The government is phasing in its landmark Making Tax Digital (MTD) initiative, which will see the introduction of a fully digital tax system, with businesses and individuals being required to register, file, pay and update their information via a secure online tax account.
From 1 April 2019, businesses with a turnover above the VAT threshold (currently £85,000) must keep digital records for VAT purposes and provide their VAT return information to HMRC using MTD ‘functional compatible software’. The government recently announced that it has made the decision to delay the mandation of MTD for VAT until 1 October 2019 for a small minority of VAT-registered businesses with ‘more complex requirements’.
Keeping digital records and making quarterly updates will not be mandatory for taxes other than VAT before April 2020, although businesses below the VAT threshold which have voluntarily registered for VAT can opt to join the scheme.
‘Functional compatible software’ is defined as ‘a software program or set of compatible software programs which can connect to HMRC systems via an Application Programming Interface (API)’. The software must be capable of keeping records in digital form; preserving records in digital form for up to six years; creating a VAT return from the records held; providing HMRC with VAT data on a voluntary basis; and receiving information from HMRC via the API platform.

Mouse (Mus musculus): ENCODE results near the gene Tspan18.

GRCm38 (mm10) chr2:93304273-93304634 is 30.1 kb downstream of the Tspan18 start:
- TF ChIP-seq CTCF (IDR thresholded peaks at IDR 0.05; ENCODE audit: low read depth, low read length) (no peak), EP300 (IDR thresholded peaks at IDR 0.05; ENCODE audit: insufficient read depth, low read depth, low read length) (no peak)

Firms are permitted to keep digital records in a range of compatible software programs. The use of spreadsheets is also permitted, provided that this is in combination with MTD software. However, HMRC has outlined that manual data transfer is not allowed: copying by hand or manual transposition of data into software is not permitted, and cut and paste will not be acceptable in the long-term.
HMRC will not be providing taxpayers with MTD software. Currently, it is working alongside software developers in order to ensure products are on the market by the MTD start date. HMRC will provide a full list of MTD-compatible products as soon as possible: an initial list can be found on the gov.uk website.